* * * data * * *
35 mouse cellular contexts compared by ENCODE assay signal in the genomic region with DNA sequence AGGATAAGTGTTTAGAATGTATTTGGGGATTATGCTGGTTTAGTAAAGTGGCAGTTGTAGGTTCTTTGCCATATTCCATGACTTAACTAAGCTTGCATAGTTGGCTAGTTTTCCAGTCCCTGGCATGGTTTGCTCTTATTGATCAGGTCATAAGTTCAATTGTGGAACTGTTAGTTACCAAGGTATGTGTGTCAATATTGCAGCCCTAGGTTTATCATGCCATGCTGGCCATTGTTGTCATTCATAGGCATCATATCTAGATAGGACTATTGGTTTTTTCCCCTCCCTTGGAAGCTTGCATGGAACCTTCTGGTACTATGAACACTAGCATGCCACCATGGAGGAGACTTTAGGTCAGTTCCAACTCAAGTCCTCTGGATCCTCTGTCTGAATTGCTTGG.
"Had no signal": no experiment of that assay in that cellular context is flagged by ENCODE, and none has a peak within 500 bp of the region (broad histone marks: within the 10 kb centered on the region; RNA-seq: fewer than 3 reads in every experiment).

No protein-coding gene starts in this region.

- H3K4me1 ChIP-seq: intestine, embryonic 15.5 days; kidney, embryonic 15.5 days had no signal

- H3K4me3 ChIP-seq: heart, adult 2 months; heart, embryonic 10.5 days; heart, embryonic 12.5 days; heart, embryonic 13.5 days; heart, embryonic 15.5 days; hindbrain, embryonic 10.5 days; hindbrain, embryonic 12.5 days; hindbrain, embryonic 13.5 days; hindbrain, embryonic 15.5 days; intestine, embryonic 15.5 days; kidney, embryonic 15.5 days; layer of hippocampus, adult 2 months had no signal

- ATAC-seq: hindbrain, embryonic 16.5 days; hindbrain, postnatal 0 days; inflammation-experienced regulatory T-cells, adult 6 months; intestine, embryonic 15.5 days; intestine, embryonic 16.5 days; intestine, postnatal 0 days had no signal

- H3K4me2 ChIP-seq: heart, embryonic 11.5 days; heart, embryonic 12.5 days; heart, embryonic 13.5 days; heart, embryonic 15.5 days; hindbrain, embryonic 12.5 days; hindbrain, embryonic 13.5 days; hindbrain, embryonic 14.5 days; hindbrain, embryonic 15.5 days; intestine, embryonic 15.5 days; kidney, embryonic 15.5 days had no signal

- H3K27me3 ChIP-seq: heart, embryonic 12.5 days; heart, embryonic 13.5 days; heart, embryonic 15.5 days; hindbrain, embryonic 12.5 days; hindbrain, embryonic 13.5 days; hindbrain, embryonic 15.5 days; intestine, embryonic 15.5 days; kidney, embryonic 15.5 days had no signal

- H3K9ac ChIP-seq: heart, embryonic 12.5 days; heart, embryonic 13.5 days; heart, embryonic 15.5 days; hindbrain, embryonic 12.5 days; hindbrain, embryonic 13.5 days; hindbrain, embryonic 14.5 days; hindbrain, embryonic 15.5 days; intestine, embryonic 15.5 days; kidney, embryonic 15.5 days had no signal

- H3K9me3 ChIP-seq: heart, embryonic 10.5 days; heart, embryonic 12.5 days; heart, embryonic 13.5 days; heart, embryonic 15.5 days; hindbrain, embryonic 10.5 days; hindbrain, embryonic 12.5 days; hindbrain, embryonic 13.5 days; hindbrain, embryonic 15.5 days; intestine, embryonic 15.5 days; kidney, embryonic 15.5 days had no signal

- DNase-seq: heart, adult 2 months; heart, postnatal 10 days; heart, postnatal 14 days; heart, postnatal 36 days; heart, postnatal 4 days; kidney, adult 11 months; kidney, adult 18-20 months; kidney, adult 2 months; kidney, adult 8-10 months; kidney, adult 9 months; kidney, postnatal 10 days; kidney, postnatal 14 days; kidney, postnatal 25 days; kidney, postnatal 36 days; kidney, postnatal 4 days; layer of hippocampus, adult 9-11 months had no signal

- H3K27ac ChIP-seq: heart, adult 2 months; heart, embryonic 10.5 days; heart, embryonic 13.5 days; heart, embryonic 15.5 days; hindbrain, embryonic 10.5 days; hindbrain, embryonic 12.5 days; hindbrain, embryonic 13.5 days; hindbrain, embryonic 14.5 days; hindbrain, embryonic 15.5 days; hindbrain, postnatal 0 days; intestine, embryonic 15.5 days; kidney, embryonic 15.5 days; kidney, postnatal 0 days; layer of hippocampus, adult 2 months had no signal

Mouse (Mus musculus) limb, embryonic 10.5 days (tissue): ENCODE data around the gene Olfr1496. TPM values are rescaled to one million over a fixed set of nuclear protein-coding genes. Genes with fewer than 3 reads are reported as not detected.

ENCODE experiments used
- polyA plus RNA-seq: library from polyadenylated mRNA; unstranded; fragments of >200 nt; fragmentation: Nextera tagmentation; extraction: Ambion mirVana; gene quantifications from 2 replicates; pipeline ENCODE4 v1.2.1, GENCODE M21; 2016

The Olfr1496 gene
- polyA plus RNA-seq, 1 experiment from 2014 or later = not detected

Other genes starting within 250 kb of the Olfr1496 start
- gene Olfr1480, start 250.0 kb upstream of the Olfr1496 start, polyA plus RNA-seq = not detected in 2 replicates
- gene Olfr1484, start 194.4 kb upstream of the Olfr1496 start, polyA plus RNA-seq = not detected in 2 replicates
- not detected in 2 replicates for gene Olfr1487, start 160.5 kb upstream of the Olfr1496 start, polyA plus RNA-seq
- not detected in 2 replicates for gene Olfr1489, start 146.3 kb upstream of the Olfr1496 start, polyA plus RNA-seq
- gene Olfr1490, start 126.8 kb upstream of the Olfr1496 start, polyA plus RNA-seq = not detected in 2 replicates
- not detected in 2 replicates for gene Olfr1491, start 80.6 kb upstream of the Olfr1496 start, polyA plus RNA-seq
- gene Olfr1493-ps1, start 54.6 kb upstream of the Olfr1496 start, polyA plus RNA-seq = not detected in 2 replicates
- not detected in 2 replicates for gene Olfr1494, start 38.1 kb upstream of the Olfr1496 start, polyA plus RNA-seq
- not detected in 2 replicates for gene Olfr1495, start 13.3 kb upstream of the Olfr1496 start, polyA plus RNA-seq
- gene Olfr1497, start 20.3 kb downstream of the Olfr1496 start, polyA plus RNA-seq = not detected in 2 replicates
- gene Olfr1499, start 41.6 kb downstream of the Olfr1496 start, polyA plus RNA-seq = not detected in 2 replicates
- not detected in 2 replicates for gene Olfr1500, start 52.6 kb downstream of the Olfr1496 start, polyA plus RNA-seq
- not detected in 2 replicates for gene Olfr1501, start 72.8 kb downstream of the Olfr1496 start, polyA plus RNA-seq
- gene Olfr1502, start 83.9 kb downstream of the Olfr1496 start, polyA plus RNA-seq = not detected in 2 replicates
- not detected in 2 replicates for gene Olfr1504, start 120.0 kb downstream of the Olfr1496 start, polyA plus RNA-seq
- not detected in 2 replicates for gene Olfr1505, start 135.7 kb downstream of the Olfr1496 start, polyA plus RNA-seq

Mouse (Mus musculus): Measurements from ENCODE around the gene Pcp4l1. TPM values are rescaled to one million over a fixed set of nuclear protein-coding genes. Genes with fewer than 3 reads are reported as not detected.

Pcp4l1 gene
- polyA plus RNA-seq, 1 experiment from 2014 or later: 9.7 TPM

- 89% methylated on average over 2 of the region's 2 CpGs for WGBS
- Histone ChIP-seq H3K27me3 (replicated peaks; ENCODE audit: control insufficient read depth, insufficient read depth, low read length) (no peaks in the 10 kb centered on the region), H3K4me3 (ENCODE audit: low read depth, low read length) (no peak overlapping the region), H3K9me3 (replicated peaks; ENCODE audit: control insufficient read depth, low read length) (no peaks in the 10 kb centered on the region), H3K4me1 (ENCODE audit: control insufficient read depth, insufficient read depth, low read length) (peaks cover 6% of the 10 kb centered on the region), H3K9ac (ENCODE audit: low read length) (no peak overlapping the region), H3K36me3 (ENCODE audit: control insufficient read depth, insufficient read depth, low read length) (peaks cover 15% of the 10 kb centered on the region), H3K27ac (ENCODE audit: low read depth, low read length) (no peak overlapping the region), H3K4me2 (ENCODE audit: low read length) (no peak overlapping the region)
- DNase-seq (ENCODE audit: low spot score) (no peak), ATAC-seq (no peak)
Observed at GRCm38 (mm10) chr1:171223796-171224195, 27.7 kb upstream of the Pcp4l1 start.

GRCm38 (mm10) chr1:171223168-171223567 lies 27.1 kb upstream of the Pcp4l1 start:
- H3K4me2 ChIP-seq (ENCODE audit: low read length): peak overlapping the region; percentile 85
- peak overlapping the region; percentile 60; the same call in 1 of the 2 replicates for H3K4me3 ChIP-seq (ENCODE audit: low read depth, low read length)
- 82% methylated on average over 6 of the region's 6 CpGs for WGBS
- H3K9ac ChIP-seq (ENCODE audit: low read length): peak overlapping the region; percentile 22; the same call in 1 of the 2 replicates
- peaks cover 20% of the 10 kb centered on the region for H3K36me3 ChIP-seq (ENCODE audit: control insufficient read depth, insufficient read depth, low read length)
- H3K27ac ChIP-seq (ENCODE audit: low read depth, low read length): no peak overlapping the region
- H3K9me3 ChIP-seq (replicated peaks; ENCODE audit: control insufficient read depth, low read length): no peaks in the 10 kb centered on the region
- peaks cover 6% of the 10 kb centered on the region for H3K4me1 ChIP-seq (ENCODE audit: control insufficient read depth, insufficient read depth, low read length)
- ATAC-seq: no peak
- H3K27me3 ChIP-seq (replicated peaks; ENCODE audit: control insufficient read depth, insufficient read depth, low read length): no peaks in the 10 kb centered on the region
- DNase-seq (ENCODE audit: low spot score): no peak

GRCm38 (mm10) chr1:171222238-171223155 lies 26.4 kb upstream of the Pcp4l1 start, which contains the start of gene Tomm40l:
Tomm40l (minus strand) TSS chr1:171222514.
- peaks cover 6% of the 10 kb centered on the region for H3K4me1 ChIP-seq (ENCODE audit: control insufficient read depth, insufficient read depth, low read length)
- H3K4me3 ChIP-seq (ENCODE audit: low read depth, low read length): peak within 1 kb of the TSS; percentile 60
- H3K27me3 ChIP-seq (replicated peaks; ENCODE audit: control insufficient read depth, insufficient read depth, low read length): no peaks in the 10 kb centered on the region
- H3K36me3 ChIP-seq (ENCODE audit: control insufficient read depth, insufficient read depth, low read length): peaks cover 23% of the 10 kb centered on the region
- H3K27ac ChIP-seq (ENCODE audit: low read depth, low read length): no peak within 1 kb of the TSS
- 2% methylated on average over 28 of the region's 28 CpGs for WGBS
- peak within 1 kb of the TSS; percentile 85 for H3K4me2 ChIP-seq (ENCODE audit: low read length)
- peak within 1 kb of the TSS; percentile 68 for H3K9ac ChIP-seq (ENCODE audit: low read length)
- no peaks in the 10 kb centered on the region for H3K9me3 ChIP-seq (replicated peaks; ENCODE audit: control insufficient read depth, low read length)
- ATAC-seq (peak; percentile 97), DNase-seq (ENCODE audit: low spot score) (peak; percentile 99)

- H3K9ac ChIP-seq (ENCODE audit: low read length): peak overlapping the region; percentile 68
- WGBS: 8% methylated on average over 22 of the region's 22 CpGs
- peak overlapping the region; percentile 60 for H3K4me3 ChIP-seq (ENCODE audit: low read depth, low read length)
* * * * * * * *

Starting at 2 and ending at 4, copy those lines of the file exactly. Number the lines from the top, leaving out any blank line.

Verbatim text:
"Had no signal": no experiment of that assay in that cellular context is flagged by ENCODE, and none has a peak within 500 bp of the region (broad histone marks: within the 10 kb centered on the region; RNA-seq: fewer than 3 reads in every experiment).

No protein-coding gene starts in this region.

- H3K4me1 ChIP-seq: intestine, embryonic 15.5 days; kidney, embryonic 15.5 days had no signal